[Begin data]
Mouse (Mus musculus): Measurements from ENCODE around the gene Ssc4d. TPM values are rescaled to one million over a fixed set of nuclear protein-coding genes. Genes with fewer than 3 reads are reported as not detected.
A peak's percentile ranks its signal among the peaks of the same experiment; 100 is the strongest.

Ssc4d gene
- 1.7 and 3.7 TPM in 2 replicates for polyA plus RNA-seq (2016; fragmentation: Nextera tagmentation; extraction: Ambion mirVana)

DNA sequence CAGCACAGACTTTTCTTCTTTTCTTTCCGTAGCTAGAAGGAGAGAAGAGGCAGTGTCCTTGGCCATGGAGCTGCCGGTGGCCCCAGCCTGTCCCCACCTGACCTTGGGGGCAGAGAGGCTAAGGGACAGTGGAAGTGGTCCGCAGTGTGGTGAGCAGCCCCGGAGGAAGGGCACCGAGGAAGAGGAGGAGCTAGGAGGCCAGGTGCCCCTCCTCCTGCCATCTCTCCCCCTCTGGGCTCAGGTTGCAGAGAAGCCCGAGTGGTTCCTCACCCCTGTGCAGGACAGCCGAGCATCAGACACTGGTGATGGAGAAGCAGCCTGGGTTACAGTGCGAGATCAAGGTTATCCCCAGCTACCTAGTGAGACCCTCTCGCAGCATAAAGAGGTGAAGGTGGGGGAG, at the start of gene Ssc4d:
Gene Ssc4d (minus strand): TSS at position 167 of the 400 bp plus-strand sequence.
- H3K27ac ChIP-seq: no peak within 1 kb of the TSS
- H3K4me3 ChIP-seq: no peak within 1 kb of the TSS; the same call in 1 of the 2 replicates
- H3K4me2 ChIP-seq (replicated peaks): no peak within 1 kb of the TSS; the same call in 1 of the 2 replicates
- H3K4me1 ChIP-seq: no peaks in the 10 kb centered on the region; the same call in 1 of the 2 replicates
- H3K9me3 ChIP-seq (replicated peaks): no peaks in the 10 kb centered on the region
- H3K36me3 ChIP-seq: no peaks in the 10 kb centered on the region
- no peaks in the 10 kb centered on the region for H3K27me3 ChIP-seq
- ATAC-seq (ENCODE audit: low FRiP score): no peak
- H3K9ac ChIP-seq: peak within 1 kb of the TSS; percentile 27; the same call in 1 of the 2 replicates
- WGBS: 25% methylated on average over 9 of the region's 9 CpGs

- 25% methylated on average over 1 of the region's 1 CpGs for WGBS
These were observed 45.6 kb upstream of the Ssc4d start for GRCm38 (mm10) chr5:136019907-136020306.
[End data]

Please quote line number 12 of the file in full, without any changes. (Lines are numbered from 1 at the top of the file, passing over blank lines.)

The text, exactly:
- H3K36me3 ChIP-seq: no peaks in the 10 kb centered on the region